In general, I’ve picked the wrong year to be bullish on metals and some of my patience is beginning to wear thin, but I’ve been seeing signs of some stability recently, although once again, the risk of putting too much faith into a Chinese recovery may carry a steep price. BHP Billiton (BHP) is the behemoth that all others bow to and may soon receive the same kind of fear and respect from the potash industry, as it is a prime reason the cartel has lost some of its integrity. BHP Billiton also goes ex-dividend this week and is now about 6% below its recent price spurt higher.

Seagate Technology (STX) isn’t necessarily for the faint of heart. but it is down nearly 20% from its recent high, at a time when there is re-affirmation that the personal computer won’t be disappearing anytime soon. While many of the stocks on my radar screen this week have demonstrated strength within trading ranges, Seagate can’t necessarily lay claim to the same ability and you do have to be mindful of paroxysms of movement which could take shares down to the $32 level.

While Seagate Technology may offer the thrills that some people need and the reward that some people want, Walgreen (WAG) may be a happy compromise. A low beta stock with an option premium that is rewarding enough for most. Although Walgreen has only slightly under-performed the S&P 500 since May 21st, I think it’s a good choice now, given potential immunity from the specific extrinsic issues at hand, particularly if you are under-invested in the healthcare sector.

Another area in which I’m under-invested is in the Finance sector. While it hasn’t under-performed the S&P 500 recently, Bank of New York Mellon (BK) is still about 7% lower in the past 5 weeks and offers a little less of a thrill in ownership than some of my other favorites, JP Morgan Chase (JPM) and Morgan Stanley (MS). Sometimes, it’s alright giving up on the thrills, particularly in return for a competitive option premium and the ability to sleep a bit sounder at night.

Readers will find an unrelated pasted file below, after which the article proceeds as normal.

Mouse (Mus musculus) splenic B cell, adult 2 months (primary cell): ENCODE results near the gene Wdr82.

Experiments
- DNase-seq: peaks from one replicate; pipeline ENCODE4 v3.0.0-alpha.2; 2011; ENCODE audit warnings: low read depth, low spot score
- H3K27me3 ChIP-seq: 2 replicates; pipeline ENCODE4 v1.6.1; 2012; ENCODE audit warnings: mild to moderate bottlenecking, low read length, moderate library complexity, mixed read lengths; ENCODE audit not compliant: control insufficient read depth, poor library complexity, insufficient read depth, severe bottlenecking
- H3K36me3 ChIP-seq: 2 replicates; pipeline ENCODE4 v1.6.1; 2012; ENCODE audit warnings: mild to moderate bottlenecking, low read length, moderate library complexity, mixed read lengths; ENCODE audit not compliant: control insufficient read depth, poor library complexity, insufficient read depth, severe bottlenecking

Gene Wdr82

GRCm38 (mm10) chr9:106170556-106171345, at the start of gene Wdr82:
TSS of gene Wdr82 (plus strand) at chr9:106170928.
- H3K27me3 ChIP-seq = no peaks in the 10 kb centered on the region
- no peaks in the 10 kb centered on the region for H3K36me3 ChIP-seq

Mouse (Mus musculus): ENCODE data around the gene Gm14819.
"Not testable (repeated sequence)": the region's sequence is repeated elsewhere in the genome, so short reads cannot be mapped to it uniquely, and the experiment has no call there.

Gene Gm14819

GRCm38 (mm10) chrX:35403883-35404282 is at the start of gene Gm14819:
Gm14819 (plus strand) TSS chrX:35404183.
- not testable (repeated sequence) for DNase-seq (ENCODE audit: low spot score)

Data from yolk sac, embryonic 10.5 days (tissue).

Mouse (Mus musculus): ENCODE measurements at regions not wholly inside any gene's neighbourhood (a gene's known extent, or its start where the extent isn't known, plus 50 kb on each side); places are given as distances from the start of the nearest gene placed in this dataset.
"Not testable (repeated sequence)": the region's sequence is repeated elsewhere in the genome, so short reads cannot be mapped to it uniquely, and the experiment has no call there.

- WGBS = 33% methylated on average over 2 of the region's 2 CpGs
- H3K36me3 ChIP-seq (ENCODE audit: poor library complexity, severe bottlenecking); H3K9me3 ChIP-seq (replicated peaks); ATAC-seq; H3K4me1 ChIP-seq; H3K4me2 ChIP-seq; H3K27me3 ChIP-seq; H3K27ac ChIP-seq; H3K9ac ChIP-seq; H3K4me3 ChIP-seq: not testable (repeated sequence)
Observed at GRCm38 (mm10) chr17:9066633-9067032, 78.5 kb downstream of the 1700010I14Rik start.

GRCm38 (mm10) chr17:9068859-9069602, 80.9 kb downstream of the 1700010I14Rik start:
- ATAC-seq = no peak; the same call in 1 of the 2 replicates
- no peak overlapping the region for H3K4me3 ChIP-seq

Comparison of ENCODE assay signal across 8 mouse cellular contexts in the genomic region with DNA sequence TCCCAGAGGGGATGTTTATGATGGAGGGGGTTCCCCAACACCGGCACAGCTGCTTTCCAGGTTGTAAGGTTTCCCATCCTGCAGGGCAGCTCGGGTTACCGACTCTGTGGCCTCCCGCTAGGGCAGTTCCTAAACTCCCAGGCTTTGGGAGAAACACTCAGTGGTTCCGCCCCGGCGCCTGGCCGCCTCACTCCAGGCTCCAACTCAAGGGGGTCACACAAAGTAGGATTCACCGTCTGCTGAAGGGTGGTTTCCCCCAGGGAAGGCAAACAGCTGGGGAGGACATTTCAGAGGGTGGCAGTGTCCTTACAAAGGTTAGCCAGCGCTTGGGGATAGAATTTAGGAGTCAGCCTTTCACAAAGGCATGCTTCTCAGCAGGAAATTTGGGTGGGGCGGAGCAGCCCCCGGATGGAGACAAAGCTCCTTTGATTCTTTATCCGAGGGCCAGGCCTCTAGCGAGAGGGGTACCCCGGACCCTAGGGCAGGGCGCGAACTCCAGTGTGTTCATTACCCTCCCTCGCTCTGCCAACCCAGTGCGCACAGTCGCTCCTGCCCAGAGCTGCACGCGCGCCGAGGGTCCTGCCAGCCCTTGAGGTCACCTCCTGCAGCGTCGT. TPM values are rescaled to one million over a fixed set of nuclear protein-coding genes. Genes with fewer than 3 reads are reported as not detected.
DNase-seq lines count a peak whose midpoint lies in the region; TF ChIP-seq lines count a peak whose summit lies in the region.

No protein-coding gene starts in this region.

Finally, with the excitement about Steve Ballmer finally leaving Microsoft (MSFT) after what seems like an eternity of such calls, the share price has simply returned to a more inviting re-entry levels. In fact, when Ballmer announced his decision to leave the CEO position in 12 months, I did something that I rarely do. I bought back my call options at a loss and then sold shares at the enhanced share price. Occasionally you see a shares appreciation outstrip the appreciation in the in the money premium and opportunities are created to take advantage of the excitement not being reflected in future price expectations.

At the post-Ballmer excitement stage there is still reason to consider share ownership, including the anticipation of another dividend increase and option premiums while awaiting assignment of shares

Traditional Stocks: Bank of New York Mellon, Caterpillar, eBay, Microsoft, Walgreen

Momentum Stocks: Joy Global, Seagate Technology

Double Dip Dividend: Baxter International (ex-div 9/4), BHP Billiton (ex-div 9/4), Coach (ex-div 9/5)

Premiums Enhanced by Earnings: none

Remember, these are just guidelines for the coming week. The above selections may be become actionable, most often coupling a share purchase with call option sales or the sale of covered put contracts, in adjustment to and consideration of market movements. The over-riding objective is to create a healthy income stream for the week with reduction of trading risk.